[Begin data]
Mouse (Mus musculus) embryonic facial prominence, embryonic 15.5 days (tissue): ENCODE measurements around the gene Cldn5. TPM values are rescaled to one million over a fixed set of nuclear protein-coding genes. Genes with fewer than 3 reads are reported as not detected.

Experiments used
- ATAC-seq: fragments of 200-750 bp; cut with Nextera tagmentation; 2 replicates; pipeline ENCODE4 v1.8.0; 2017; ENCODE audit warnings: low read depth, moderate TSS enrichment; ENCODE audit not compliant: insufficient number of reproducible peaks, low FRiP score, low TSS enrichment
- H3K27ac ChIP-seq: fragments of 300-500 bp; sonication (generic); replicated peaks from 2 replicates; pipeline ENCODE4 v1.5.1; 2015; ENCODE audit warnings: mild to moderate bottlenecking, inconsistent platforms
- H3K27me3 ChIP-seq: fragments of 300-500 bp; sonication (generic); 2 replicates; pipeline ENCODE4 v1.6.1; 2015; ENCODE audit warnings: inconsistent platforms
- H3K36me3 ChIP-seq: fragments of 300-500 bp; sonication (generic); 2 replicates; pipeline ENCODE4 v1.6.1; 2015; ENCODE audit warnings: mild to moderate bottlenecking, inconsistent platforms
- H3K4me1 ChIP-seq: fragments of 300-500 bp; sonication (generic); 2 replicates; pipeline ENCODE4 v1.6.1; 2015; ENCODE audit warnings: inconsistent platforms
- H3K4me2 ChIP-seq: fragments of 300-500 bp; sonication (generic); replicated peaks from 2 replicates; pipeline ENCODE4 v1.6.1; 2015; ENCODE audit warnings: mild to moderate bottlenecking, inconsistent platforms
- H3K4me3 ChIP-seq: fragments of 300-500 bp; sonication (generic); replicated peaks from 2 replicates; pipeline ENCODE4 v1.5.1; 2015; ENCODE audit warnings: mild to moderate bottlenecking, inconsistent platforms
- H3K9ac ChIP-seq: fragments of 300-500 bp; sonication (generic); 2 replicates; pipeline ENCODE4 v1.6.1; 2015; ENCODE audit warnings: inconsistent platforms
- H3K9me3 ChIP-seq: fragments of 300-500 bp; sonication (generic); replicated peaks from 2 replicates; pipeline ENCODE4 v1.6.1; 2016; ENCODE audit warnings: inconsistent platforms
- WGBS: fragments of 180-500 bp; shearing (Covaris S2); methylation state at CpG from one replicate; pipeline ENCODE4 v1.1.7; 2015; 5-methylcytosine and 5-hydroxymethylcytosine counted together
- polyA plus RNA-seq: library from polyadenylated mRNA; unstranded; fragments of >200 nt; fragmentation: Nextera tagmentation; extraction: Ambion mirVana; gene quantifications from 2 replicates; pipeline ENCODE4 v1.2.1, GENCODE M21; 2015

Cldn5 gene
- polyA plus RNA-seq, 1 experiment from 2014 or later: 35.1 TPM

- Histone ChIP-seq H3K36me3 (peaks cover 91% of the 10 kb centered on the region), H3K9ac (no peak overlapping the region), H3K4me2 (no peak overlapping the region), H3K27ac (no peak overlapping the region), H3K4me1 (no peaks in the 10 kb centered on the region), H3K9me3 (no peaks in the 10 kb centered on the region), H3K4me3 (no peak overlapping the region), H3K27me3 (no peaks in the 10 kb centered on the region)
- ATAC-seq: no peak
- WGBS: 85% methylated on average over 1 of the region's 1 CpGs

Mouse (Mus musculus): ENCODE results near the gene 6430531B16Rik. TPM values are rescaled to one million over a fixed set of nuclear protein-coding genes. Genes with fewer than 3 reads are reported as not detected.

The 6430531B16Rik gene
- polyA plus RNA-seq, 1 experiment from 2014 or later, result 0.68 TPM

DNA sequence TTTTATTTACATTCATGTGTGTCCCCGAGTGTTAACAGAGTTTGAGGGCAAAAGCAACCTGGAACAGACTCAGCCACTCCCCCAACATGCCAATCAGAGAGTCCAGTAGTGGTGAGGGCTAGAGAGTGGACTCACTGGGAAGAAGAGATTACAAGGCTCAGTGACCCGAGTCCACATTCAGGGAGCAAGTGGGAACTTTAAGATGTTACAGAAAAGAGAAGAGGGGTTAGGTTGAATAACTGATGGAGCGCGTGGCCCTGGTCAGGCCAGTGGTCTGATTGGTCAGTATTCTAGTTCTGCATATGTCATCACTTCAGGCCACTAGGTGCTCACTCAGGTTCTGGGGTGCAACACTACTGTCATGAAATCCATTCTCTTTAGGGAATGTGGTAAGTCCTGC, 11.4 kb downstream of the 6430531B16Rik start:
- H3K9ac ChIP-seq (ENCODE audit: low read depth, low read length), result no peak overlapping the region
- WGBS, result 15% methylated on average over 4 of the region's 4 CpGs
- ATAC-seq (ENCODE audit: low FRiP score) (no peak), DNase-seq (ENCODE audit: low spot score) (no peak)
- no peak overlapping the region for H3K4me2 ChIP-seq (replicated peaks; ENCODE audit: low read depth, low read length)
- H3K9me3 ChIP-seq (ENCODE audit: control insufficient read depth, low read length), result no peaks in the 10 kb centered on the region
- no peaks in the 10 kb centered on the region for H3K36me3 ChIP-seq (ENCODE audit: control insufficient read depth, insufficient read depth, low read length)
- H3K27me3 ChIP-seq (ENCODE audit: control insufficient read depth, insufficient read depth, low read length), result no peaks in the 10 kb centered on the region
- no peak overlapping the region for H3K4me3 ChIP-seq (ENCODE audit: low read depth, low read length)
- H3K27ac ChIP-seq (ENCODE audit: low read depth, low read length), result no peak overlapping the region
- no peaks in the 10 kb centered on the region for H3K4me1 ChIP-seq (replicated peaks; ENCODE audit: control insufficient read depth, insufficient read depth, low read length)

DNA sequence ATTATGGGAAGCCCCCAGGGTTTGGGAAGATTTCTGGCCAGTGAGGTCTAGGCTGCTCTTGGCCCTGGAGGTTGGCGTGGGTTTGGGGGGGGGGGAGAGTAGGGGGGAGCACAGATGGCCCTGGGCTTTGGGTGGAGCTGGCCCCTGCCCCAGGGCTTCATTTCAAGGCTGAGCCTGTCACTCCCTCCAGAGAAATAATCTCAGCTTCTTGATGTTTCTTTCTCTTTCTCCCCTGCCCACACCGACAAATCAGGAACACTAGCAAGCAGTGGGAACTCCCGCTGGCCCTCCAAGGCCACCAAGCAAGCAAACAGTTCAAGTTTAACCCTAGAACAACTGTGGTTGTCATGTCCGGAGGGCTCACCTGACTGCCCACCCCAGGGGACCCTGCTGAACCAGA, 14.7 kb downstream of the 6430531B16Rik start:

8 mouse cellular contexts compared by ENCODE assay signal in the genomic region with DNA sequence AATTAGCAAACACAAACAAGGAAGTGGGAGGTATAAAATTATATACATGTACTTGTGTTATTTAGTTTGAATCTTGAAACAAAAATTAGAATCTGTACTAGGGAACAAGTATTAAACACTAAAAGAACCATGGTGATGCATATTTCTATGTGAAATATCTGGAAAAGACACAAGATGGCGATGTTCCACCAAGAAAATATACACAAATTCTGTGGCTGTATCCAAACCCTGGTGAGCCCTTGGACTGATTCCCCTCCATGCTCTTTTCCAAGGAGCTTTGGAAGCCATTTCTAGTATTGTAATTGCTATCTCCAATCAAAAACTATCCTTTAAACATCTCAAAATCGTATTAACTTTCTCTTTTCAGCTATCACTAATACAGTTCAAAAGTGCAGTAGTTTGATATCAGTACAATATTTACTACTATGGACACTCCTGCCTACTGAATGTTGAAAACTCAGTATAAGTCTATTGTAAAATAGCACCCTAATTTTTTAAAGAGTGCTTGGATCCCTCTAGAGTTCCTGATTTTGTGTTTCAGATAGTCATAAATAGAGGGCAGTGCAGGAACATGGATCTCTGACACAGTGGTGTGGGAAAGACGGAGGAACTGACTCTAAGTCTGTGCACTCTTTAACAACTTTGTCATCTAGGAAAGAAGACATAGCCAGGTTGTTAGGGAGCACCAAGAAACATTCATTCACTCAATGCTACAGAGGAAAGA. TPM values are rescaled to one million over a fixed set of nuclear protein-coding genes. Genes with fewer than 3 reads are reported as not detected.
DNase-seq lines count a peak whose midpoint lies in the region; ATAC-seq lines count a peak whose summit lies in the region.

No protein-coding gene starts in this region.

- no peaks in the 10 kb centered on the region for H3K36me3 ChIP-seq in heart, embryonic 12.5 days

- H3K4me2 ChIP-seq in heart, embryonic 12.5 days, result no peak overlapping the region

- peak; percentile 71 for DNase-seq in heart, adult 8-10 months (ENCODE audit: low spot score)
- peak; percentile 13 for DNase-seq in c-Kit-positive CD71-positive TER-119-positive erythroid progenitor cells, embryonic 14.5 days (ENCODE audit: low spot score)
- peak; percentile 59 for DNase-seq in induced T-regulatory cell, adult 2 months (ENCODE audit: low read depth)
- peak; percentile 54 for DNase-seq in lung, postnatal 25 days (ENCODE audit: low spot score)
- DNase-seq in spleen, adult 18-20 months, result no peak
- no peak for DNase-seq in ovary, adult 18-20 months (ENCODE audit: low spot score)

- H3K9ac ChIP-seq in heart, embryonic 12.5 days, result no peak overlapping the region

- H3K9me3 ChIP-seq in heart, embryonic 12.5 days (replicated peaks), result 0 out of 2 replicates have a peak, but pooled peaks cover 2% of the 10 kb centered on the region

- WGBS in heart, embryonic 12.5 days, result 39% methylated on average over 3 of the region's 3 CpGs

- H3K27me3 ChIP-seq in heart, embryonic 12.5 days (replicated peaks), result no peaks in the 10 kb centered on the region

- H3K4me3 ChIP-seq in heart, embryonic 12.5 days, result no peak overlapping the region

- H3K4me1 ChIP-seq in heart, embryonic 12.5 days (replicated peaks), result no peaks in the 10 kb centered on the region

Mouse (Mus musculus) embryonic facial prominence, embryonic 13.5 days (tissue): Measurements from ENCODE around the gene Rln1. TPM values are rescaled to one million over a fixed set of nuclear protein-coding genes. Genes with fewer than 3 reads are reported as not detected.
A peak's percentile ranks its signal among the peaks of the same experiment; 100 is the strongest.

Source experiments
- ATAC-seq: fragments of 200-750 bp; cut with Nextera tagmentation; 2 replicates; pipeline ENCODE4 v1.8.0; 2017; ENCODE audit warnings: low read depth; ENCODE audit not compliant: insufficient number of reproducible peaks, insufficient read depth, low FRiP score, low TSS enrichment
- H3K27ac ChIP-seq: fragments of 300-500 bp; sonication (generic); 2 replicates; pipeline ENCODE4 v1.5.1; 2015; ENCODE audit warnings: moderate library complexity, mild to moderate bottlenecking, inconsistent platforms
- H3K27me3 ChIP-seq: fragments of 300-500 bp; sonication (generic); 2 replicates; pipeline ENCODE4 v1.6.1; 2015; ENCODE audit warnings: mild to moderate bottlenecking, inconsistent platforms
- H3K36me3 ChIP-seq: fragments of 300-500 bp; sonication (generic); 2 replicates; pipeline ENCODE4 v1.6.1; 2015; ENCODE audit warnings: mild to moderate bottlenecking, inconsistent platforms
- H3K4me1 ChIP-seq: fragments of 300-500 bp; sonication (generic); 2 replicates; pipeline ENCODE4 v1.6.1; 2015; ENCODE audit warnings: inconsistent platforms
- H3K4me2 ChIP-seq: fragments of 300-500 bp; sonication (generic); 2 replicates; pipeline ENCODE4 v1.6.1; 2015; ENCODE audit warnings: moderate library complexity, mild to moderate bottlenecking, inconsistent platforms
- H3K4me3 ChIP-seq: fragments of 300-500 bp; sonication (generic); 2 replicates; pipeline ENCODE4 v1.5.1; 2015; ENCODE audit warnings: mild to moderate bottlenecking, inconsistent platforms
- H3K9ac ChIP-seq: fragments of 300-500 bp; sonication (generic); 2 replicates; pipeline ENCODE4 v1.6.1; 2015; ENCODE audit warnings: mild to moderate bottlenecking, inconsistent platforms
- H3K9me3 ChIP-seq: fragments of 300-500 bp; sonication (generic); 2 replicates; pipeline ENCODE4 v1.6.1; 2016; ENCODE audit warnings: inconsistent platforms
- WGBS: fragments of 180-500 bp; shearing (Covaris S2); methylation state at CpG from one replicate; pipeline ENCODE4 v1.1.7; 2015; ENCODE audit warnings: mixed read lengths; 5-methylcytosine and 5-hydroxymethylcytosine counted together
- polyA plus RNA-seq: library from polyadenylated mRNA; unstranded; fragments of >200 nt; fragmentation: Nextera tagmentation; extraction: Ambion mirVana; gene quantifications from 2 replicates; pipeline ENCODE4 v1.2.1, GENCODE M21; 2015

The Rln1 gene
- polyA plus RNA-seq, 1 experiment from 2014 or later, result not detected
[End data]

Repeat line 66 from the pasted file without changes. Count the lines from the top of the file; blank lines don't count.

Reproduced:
- polyA plus RNA-seq, 1 experiment from 2014 or later, result not detected